- Establish a planning process to adapt water resources management to a changing climate that includes better coordinating Federal agencies and maintaining strong engagement with state, local and tribal governments, stakeholders and the public.
- Improve the quality of water resources and climate change information available to decision-makers.
- Expand the use of water efficiency practices and technologies.
- Develop a toolbox of the most effective freshwater conservation practices to help state and local officials and facility managers identify and adopt these practices.
- Develop a pilot climate change vulnerability index for a major category of water facilities, such as drinking water systems, to help facility managers prioritize their adaptation responses.
- Develop a "one stop" internet portal for up-to-date data and information on water resources and climate change.
- Encourage state, tribal and local governments to continue their leadership in developing and implementing climate adaptation plans, and provides information and best practices to support their work.
Friday, June 03, 2011
CEQ Draft Plan To Protect Water Resources In A Changing Climate
Jun 2: The Council on Environmental Quality (CEQ)released a 108-page draft Action Plan which it said recognizes that a changing climate will affect the quality and availability of the Nation's water resources. The Plan is designed to help Federal agencies assure adequate water supplies, safeguard water quality, and protect public health and property. The draft Action Plan will be available for 45 days of public comment to allow the public to provide input and feedback before it is finalized.
The Draft National Action Plan for Managing Freshwater Resources in a Changing Climate recommends Federal agency actions to aid freshwater resource managers in managing and protecting the Nation's water resources. It also outlines ways in which Federal agencies can support state, local and tribal governments in their water resources planning by improving access to quality data and information and best practices. The draft Action Plan responds to a 2010 report from the Obama Administration's interagency Climate Change Adaptation Task Force that identified freshwater resources planning as a priority [See WIMS 10/15/10].
Nancy Sutley, Chair of the Council on Environmental Quality said, "American communities rely on freshwater resources for drinking water, farming, energy production, and a host of activities that directly affect the health of our families and our economy. The quality and availability of our water resources is vulnerable to significant impacts from a changing climate, demanding smart planning to safeguard these critical resources. By ensuring Federal agencies and state and local partners have the tools they need to assess and plan for risks to water resources and infrastructure, we are protecting our assets across the country so that they can continue to meet the needs of American communities."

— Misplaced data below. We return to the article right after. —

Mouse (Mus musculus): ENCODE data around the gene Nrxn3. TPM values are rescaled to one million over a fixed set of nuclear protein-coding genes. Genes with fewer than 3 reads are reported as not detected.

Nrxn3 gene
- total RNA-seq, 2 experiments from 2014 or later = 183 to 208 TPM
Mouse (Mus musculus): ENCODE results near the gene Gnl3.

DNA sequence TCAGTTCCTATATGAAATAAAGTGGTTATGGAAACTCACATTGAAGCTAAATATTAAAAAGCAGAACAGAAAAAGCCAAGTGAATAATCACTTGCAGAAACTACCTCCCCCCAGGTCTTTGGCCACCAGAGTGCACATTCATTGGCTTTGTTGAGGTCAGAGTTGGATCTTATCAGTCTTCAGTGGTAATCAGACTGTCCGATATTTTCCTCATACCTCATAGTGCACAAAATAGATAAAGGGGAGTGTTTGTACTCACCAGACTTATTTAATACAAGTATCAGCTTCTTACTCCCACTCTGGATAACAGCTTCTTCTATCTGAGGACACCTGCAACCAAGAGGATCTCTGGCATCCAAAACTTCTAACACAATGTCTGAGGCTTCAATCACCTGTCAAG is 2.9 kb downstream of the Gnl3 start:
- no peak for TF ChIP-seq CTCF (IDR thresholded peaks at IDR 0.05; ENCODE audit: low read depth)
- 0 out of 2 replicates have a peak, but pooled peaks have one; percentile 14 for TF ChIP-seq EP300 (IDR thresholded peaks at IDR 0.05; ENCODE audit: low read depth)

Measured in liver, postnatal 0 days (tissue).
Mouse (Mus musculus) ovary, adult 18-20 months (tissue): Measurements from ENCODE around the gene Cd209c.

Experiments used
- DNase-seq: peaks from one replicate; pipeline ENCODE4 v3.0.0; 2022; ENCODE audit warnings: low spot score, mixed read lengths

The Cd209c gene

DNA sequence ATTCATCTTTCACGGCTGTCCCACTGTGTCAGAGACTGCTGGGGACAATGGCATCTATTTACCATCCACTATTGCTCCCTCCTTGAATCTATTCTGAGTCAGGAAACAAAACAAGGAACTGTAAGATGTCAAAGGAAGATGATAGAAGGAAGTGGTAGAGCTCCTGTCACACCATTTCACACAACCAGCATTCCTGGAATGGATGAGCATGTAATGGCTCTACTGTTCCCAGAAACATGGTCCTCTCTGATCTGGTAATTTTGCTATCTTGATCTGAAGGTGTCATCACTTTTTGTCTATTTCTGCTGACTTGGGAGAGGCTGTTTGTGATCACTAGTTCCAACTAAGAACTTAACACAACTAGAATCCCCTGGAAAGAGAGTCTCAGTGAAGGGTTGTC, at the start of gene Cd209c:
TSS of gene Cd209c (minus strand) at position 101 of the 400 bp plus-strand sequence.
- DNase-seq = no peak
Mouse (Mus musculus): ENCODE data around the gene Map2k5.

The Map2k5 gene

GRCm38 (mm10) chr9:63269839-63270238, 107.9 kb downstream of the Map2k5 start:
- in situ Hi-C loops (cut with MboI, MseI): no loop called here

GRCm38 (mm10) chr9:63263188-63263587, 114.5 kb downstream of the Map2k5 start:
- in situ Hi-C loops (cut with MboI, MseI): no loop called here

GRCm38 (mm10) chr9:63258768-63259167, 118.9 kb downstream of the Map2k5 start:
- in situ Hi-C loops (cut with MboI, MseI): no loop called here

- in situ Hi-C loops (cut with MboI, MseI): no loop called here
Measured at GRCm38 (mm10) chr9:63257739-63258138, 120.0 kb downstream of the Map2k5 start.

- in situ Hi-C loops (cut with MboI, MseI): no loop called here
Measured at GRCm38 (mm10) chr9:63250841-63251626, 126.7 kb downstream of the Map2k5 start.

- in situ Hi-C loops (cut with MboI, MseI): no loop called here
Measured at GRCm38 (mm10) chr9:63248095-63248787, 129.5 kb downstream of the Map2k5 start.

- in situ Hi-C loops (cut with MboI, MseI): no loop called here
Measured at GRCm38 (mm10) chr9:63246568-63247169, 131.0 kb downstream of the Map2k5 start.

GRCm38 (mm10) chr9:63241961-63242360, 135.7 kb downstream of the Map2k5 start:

The U.S. Global Change Research Program has identified several major impacts of a changing climate on the Nation's freshwater resources, including rising water temperatures, changing precipitation patterns, and increasing intensity of rain and storm events. These changes are predicted to result in on-the-ground impacts on communities' water supplies. For example, rising sea levels are expected to degrade coastal groundwater resources and flood water treatment facilities, threatening the health, safety and economic viability of communities.
According to a release, government agencies and citizens should collaboratively manage freshwater resources in response to a changing climate in order to assure adequate water supplies, protect human life, health and property, and protect water quality and aquatic ecosystems. To accomplish that goal, the draft Action Plan identifies specific actions Federal agencies should take, including:
The interagency Climate Change Adaptation Task Force is co-chaired by the White House Council on Environmental Quality (CEQ), the Office of Science and Technology Policy (OSTP), and the National Oceanic and Atmospheric Administration (NOAA). As called for by President Obama in Executive Order 13514 on Federal Leadership in Environmental, Energy and Economic Performance, the Task Force released recommendations the President in October 2010 outlining actions the Federal Government should take to expand and strengthen the Nation's capacity to better understand and manage climate-related risks.
Posted by JPMcJ at 6/03/2011 03:32:00 PM